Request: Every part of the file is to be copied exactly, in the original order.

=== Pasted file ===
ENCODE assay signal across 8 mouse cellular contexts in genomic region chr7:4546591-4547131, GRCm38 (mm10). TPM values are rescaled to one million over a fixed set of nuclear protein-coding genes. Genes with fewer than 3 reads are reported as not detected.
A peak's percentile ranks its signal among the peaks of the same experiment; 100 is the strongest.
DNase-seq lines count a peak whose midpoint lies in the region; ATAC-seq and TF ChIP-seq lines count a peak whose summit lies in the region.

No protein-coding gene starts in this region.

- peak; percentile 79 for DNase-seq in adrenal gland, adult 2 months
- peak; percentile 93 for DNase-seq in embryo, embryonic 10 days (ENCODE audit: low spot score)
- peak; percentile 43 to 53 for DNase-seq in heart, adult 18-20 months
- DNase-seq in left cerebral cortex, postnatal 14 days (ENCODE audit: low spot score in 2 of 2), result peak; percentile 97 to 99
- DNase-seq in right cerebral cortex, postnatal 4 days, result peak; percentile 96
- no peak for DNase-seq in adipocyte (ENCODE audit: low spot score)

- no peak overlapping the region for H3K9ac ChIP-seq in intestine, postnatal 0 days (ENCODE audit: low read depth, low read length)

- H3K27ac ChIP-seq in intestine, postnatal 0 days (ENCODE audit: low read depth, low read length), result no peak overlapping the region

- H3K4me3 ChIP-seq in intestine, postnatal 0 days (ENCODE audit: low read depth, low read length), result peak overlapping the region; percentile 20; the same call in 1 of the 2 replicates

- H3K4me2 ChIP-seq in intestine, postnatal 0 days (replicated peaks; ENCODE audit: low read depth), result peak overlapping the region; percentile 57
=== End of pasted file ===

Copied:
ENCODE assay signal across 8 mouse cellular contexts in genomic region chr7:4546591-4547131, GRCm38 (mm10). TPM values are rescaled to one million over a fixed set of nuclear protein-coding genes. Genes with fewer than 3 reads are reported as not detected.
A peak's percentile ranks its signal among the peaks of the same experiment; 100 is the strongest.
DNase-seq lines count a peak whose midpoint lies in the region; ATAC-seq and TF ChIP-seq lines count a peak whose summit lies in the region.

No protein-coding gene starts in this region.

- peak; percentile 79 for DNase-seq in adrenal gland, adult 2 months
- peak; percentile 93 for DNase-seq in embryo, embryonic 10 days (ENCODE audit: low spot score)
- peak; percentile 43 to 53 for DNase-seq in heart, adult 18-20 months
- DNase-seq in left cerebral cortex, postnatal 14 days (ENCODE audit: low spot score in 2 of 2), result peak; percentile 97 to 99
- DNase-seq in right cerebral cortex, postnatal 4 days, result peak; percentile 96
- no peak for DNase-seq in adipocyte (ENCODE audit: low spot score)

- no peak overlapping the region for H3K9ac ChIP-seq in intestine, postnatal 0 days (ENCODE audit: low read depth, low read length)

- H3K27ac ChIP-seq in intestine, postnatal 0 days (ENCODE audit: low read depth, low read length), result no peak overlapping the region

- H3K4me3 ChIP-seq in intestine, postnatal 0 days (ENCODE audit: low read depth, low read length), result peak overlapping the region; percentile 20; the same call in 1 of the 2 replicates

- H3K4me2 ChIP-seq in intestine, postnatal 0 days (replicated peaks; ENCODE audit: low read depth), result peak overlapping the region; percentile 57